Scape G.O.A.T.

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When market volatility rears its ugly head, you can best be sure that the search for a scapegoat will not be far behind. As long as there are investors underperforming, in either absolute or relative terms, there will be a cohort of folks looking to play The Blame Game. There is no shortage of first-ballot hall of fame candidates being thrown around today:

  • The Fed
  • ETFs
  • Passive Investing
  • Buybacks
  • Democrats, if you’re a Republican
  • Republicans, if you’re a Democrat
  • China
  • Oil prices
  • Trade Wars

But my vote for the Greatest Scapegoat of All-Time goes to:

The Quants (a.k.a. Algorithmic Trading, The Algos, High Frequency Trading,  Risk Parity, etc.)

Deustche Bank Securities Chief International Economist Torsten Sløk ranked Algo-driven trading as his number one risk to markets in 2019.

The Wall Street Journal wasn’t too far behind with their own critical report on algorithmic trading following the major correction of the past few weeks:

Today, quantitative hedge funds, or those that rely on computer models rather than research and intuition, account for 28.7% of trading in the stock market, according to data from Tabb Group–a share that’s more than doubled since 2013. They now trade more than retail investors, and everyone else.

Add to that passive funds, index investors, high-frequency traders, market makers, and others who aren’t buying because they have a fundamental view of a company’s prospects, and you get to around 85% of trading volume, according to Marko Kolanovic of JP Morgan.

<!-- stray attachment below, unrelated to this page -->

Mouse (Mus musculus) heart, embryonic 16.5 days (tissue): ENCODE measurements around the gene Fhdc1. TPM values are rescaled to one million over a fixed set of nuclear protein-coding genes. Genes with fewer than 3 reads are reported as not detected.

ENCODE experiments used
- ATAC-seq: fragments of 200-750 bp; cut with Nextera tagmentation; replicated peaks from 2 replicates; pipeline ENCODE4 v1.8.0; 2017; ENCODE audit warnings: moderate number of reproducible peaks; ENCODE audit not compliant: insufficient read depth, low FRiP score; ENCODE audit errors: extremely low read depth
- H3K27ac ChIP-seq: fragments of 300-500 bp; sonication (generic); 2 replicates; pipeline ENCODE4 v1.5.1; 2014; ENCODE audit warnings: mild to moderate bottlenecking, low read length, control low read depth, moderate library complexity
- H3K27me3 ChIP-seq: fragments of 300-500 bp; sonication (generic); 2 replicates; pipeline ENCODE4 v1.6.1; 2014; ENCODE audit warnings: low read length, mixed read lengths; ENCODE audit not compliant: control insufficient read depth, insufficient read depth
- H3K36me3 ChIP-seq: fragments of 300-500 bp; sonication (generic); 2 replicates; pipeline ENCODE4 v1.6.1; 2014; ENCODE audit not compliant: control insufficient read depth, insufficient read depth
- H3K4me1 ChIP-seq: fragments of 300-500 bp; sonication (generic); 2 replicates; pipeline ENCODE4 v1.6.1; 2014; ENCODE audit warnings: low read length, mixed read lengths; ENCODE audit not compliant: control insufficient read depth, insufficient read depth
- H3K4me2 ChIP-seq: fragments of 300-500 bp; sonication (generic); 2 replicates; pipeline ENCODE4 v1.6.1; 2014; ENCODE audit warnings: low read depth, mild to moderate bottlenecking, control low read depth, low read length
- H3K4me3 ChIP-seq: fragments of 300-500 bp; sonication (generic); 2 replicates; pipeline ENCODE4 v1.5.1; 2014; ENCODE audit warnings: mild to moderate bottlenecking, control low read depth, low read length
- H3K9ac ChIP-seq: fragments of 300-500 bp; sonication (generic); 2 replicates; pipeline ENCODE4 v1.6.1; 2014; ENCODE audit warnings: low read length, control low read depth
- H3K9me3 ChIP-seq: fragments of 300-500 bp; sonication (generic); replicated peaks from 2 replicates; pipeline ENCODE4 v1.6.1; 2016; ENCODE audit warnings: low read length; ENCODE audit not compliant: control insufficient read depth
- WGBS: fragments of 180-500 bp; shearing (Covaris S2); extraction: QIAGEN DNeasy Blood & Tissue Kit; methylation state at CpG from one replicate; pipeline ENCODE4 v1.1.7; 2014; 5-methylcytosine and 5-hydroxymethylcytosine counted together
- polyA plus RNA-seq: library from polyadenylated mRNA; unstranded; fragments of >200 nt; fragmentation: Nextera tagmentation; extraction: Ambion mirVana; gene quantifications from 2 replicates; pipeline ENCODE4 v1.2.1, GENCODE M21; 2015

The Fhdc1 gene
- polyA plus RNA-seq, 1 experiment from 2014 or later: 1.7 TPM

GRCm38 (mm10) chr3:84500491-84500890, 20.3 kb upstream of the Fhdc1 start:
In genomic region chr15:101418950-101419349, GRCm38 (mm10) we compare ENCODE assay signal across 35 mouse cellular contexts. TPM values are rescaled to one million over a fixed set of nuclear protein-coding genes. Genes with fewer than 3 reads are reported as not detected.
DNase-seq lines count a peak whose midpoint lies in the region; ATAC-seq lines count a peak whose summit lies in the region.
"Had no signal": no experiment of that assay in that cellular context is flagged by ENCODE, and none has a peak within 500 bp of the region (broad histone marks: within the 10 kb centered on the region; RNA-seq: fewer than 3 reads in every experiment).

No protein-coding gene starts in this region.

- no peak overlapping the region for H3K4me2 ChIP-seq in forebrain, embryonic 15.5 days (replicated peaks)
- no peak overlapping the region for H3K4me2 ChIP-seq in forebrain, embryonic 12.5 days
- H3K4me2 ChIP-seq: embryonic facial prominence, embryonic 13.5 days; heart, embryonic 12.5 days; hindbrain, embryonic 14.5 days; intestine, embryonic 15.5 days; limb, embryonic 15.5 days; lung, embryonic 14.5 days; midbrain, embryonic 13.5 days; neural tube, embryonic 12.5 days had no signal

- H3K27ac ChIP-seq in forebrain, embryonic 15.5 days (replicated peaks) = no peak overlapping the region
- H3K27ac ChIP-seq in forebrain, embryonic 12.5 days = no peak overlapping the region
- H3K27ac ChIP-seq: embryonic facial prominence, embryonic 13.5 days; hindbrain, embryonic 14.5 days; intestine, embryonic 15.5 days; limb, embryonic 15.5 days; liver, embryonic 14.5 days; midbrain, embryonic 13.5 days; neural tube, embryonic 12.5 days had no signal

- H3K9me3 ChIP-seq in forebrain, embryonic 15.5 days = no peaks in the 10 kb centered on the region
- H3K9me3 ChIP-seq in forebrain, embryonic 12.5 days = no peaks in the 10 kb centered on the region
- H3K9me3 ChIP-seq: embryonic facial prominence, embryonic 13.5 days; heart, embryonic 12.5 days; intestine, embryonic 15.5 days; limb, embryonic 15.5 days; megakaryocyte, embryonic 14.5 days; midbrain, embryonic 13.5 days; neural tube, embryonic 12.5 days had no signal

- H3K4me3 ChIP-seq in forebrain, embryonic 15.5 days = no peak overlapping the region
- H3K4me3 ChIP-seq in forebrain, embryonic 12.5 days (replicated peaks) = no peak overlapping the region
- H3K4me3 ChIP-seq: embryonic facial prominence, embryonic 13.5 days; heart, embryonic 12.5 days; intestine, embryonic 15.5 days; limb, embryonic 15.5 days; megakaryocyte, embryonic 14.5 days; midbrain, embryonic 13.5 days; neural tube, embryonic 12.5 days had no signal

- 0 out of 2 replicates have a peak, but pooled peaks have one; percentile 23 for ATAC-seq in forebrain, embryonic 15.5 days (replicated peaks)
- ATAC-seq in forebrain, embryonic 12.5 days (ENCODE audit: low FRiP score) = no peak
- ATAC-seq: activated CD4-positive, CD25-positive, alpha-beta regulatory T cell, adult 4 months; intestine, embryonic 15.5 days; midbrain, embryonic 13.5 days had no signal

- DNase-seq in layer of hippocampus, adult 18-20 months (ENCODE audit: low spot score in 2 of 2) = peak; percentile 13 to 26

Fortunately, Financial Twitter had a sense of humor about the attempted takedown of the algos. I LOL’d at this from Josh:

And this little back and forth between two of my favorite quants, AQR’s Cliff Asness and OSAM’s Patrick O’Shaughnessy:

And lastly this from Cliff, after the Dow closed up over 250 points after being down over 600 points in one day:

Algorithmic trading has been around for decades now. It didn’t cause the massive bull market in stocks we’ve had since the end of the GFC, and it certainly should not be the financial media’s patsy in this latest correction. The rise of electronic trading has not been without its flaws, but it has undoubtedly done more good than harm for investors through improved market efficiency and drastically lower costs of trading and investing. Unless of course, you want to back to paying hundreds of dollars per trade in commissions? I didn’t think so…

So long as there are missed opportunities and unforeseen losses to be had, there will be excuses as well. It’s easy to conjure up a million explanations of short-term market fluctuations, but in the end they really all fall into one of two camps:

  • Something I own went down and I am angry about it.
  • Something I don’t own (or don’t own enough of) went up and I’m angry about it.

Instead of trying to pinpoint the root cause of of volatility or downturns, we’d be better served looking in the mirror every once in a while. There are too many variables beyond our control for us to ascertain the true causation of market events. We can, however, control our behavior, and that is ultimately more important. In investing the deepest wounds, the ones that leave the most scar tissue and take the longest to recover from, are often self-inflicted.

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